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RE: st: 2SLS with nonlinear exogenous variables

From   "Shaw, Jim (NIH/NCI)" <[email protected]>
To   "Statalist (E-mail)" <[email protected]>
Subject   RE: st: 2SLS with nonlinear exogenous variables
Date   Fri, 18 Jul 2003 07:08:00 -0400

Thanks for the response.  Yes, I mean to estimate the equations separately.
My primary concern relates to discussions I have read (e.g., Davidson and
MacKinnon 1993, pp. 224--226) about the application of the IV procedure to
nonlinear regression models.  My overall sense is that if the endogenous
right-hand side variables are nonlinear (e.g., binary, squared), then 2SLS
will be both inconsistent and inefficient.  In the example I provided in my
previous e-mail, it was the exogenous variables that were nonlinear.  I was
told that 2SLS will still be inefficient when one or more of the exogenous
variables are nonlinear.  However, I have been unable to find any literature
that clearly discusses the issue.

Thanks for the suggestion regarding ivreg2.  I will definitely look into it.

James Shaw
Research Associate
College of Pharmacy
The University of Arizona

-----Original Message-----
From: Mark Schaffer [mailto:[email protected]]
Sent: Friday, July 18, 2003 5:13 AM
To: [email protected]; Shaw, Jim (NIH/NCI)
Cc: Mark Schaffer
Subject: Re: st: 2SLS with nonlinear exogenous variables


Quoting "Shaw, Jim (NIH/NCI)" <[email protected]>:

> Dear Statalist:
> Is 2SLS (as implemented by ivreg) still efficient if dummy variables
> or
> polynomials are included as exogenous variables/instruments?  For
> example,
> would 2SLS be efficient if applied to the following system of
> equations:
> y1 = y2 + x1 + x1^2 + x2 + e1
> y2 = y1 + X1 + x3 + x4 + e2
> where y1, y2, and x1-x3 are continuous variables, and x4 is a
> binary variable.

I am not absolutely sure I understand what you mean here.  2SLS is a single-
equation method of estimation.  Strictly speaking, if you want to apply it 
to the example above, then your first question is whether 2SLS applied to 
the y1 equation would be efficient in the class of of single-equation 
estimates even if some of the exogenous variables were binary or 
polynomials.  Your second question is the same question but regarding the 
y2 equation.

Hopefully someone will correct me if I'm wrong, but my recollection is that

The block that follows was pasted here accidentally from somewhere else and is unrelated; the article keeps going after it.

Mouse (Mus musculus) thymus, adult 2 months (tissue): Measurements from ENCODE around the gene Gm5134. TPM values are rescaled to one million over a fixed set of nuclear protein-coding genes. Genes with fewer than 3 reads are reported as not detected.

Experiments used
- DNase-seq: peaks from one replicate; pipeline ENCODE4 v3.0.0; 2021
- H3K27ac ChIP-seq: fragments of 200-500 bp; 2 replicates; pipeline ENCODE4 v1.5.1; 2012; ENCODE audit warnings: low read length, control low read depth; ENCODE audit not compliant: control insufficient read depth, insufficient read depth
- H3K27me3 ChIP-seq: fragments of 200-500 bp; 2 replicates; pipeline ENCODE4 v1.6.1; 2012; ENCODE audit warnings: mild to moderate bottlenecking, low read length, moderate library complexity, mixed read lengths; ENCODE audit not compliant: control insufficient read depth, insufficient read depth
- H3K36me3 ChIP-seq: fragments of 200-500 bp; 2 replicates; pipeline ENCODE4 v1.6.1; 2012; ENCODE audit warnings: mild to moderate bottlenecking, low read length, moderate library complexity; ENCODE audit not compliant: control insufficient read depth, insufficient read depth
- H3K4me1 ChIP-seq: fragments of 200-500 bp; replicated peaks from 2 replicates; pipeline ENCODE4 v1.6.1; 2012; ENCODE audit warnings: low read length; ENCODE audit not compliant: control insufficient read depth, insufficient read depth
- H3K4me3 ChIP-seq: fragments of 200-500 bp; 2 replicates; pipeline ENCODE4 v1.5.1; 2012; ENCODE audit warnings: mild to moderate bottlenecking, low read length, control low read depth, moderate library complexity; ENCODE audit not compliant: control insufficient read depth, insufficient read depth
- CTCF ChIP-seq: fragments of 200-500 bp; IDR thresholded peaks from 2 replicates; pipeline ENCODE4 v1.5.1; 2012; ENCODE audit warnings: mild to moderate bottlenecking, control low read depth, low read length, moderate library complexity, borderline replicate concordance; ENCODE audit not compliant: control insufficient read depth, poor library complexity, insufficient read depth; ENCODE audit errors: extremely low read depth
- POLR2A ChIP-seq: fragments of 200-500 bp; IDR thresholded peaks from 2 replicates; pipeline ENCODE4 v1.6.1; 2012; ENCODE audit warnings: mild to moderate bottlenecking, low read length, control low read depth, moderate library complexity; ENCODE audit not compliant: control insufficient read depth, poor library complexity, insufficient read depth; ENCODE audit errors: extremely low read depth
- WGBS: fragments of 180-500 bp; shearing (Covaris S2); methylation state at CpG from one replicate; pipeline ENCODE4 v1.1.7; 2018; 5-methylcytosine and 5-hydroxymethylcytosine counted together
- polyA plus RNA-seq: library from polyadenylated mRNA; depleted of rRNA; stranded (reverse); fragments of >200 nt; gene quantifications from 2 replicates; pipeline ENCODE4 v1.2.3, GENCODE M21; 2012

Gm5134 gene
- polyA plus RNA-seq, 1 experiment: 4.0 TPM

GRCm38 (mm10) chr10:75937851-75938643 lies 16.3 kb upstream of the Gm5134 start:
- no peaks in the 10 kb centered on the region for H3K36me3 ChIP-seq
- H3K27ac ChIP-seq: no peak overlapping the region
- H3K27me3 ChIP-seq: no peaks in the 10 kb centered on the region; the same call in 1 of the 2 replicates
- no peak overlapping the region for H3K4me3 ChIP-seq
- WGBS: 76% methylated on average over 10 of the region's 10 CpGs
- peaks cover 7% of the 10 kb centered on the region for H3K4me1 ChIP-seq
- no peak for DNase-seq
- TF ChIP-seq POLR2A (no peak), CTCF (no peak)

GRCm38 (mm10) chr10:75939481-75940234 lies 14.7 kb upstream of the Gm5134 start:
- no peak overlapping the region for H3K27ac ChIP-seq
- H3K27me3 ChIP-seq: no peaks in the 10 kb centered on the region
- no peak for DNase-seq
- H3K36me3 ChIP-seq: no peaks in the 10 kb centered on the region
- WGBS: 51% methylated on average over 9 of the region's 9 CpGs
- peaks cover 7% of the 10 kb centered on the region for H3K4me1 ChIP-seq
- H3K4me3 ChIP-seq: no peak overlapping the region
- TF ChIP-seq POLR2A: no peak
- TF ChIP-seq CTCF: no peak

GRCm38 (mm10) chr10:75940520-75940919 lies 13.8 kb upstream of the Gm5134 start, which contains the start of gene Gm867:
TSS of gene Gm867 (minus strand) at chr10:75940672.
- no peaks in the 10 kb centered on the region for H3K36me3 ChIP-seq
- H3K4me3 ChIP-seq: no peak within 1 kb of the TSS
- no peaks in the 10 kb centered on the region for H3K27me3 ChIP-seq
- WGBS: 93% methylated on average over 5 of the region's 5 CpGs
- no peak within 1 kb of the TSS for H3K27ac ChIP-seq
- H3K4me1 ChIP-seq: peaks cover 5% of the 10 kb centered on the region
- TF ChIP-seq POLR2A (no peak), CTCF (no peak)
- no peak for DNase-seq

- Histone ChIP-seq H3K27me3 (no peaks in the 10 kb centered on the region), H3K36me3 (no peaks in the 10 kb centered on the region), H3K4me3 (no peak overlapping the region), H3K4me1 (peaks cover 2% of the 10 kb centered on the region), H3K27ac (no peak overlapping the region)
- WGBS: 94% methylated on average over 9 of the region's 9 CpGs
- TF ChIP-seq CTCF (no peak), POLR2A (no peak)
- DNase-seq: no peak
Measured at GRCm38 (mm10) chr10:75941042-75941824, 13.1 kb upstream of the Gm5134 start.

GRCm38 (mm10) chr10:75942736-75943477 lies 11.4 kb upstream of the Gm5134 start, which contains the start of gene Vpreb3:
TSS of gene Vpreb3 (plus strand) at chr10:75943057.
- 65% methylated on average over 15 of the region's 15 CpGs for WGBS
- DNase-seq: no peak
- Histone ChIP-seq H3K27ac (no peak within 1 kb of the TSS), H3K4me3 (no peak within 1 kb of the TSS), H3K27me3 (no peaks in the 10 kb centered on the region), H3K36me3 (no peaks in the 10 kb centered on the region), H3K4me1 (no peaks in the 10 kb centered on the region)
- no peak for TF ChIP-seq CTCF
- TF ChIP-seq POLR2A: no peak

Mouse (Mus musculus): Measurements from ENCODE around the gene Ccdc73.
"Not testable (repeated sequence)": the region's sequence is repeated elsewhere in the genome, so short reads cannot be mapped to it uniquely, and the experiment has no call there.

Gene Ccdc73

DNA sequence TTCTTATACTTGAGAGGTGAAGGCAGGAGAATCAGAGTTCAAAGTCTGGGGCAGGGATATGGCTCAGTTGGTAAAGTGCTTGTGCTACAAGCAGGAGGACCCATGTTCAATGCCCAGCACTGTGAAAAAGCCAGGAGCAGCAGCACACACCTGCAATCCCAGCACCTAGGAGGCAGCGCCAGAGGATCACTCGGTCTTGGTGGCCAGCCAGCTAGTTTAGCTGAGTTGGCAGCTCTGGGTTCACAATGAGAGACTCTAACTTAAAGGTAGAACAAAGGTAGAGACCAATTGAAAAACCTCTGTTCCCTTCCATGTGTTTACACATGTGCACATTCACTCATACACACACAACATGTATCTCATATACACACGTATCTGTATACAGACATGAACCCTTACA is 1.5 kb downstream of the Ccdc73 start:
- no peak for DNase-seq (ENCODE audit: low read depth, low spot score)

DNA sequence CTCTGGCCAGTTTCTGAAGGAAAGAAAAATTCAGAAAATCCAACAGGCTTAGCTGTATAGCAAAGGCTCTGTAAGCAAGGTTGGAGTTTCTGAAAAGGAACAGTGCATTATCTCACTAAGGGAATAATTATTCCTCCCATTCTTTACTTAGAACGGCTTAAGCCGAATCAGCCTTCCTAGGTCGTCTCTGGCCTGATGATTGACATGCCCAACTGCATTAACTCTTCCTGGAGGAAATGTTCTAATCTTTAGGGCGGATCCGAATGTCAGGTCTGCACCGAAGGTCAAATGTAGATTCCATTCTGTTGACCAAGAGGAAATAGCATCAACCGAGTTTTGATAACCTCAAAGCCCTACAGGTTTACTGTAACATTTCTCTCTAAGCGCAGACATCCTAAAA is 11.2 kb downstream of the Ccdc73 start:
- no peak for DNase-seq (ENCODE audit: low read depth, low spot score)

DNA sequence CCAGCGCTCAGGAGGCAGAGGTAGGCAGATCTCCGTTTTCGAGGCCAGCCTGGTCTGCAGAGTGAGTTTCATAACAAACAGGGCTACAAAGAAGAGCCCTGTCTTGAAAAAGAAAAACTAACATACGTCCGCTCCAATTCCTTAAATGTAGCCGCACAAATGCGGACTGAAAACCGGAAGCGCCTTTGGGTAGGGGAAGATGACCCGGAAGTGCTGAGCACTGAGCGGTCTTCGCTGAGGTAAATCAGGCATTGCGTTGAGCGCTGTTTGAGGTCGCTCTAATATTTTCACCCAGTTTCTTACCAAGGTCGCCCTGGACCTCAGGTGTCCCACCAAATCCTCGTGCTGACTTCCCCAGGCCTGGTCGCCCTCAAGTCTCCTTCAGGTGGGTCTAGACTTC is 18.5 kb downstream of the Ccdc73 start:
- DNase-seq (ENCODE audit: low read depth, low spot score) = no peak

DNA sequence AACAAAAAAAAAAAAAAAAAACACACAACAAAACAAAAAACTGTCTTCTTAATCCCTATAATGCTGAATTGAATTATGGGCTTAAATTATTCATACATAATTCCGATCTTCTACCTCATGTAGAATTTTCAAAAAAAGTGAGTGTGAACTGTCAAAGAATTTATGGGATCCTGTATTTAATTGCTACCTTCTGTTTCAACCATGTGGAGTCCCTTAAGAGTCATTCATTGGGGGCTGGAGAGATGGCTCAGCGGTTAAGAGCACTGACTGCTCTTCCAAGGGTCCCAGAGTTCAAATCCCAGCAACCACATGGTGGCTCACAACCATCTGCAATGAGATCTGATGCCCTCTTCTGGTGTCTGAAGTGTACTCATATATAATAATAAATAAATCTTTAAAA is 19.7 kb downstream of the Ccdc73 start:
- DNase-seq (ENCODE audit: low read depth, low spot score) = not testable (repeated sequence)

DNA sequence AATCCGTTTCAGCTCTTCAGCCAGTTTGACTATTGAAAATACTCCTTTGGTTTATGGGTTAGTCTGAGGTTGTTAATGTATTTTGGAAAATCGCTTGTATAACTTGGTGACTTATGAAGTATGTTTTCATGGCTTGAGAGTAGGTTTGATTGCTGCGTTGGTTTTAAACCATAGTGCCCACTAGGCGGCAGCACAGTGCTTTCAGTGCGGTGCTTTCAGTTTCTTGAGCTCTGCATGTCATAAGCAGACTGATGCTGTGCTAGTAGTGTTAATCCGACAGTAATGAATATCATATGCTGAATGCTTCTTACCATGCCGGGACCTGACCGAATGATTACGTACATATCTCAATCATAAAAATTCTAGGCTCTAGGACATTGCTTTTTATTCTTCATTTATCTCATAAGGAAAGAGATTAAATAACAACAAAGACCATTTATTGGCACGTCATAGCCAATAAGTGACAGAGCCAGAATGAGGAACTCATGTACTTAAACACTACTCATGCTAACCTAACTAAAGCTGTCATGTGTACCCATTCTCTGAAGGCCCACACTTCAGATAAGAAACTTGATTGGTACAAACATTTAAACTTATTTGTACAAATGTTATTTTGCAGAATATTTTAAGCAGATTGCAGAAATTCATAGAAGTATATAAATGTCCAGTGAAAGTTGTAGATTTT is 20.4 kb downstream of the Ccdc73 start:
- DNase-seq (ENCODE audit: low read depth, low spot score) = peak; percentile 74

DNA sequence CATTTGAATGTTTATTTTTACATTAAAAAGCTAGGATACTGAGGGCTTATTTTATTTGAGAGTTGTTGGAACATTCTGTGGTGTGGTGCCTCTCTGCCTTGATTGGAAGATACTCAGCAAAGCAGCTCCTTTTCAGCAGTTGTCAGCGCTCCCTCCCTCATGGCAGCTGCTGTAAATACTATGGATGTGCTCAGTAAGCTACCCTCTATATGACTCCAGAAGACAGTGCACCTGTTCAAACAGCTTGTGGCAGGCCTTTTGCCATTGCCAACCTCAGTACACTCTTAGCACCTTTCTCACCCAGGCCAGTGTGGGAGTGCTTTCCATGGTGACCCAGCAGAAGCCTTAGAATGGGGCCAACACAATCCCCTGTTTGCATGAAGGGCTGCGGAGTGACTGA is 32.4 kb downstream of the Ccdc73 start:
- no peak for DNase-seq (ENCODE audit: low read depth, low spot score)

applied equation-by-equation, 2SLS is efficient in the class of single 
equation estimators (assuming some other conditions hold - more on that 
shortly).  You can get efficiency gains over 2SLS if you estimate your 
system *as a system*, e.g., 3SLS or FIML.

>  I believe that 2SLS would yield consistent estimates in
> the above
> scenario.  However, if not efficient, then what method (Stata
> command) would
> one want to use?  I am dealing with repeated measures on subjects
> (i.e., my
> data are clustered)

Here is where you lose efficiency with 2SLS.  Clustering means you lose the 
independence of observations assumption needed for efficiency.  -xtivreg- 
is one alternative; another is our (me, Kit Baum, Steve Stillman) -ivreg2- 
with the -cluster- and -gmm- options.  The former is an IV approach that 
models the intra-group correlation as a "fixed effect" or "random effect"; 
the latter is a GMM approach that allows for intra-group correlation of an 
arbitrary form and is also robust to heteroskedasticity.

Hope this helps.


>, so I would want to use a command that could
> address
> this concern.  Thanks.
> --
> James Shaw
> Research Associate
> College of Pharmacy
> The University of Arizona
> *
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Prof. Mark Schaffer
Director, CERT
Department of Economics
School of Management & Languages
Heriot-Watt University, Edinburgh EH14 4AS
tel +44-131-451-3494 / fax +44-131-451-3008
email: [email protected]


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